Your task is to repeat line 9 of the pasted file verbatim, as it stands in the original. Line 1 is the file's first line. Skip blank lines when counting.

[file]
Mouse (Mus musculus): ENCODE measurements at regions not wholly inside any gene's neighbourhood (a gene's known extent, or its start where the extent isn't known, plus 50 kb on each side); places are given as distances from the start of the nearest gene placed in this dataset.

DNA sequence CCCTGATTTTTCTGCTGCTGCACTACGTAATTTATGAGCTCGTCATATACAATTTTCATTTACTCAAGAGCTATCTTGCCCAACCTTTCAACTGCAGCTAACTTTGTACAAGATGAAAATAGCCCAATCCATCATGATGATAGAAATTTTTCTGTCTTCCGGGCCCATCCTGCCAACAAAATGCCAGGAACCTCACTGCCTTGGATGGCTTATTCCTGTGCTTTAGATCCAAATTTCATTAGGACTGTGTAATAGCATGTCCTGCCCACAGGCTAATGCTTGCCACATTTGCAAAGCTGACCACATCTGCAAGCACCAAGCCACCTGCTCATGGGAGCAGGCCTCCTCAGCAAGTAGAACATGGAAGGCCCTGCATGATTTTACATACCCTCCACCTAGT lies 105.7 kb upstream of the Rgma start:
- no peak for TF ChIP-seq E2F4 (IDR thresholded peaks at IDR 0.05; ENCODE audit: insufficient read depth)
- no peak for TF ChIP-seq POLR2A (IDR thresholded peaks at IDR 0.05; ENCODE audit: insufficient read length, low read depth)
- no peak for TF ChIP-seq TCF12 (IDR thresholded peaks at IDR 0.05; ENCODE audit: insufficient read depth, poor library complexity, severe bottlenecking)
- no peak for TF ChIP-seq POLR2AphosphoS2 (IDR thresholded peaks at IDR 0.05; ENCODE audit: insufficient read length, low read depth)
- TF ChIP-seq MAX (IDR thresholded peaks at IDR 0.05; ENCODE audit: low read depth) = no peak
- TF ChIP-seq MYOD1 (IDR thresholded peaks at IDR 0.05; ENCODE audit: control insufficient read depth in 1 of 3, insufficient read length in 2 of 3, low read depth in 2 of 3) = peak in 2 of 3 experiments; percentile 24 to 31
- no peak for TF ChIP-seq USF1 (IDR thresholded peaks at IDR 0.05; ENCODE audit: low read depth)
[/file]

- no peak for TF ChIP-seq USF1 (IDR thresholded peaks at IDR 0.05; ENCODE audit: low read depth)